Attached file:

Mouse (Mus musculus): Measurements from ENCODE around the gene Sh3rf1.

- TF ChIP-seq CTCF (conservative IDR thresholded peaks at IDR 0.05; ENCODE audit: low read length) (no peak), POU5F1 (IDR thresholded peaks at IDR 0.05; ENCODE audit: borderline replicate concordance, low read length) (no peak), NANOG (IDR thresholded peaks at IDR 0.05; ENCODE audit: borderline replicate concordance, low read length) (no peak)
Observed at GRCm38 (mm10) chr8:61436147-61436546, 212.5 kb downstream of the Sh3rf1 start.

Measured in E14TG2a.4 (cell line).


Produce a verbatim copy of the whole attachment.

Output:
Mouse (Mus musculus): Measurements from ENCODE around the gene Sh3rf1.

- TF ChIP-seq CTCF (conservative IDR thresholded peaks at IDR 0.05; ENCODE audit: low read length) (no peak), POU5F1 (IDR thresholded peaks at IDR 0.05; ENCODE audit: borderline replicate concordance, low read length) (no peak), NANOG (IDR thresholded peaks at IDR 0.05; ENCODE audit: borderline replicate concordance, low read length) (no peak)
Observed at GRCm38 (mm10) chr8:61436147-61436546, 212.5 kb downstream of the Sh3rf1 start.

Measured in E14TG2a.4 (cell line).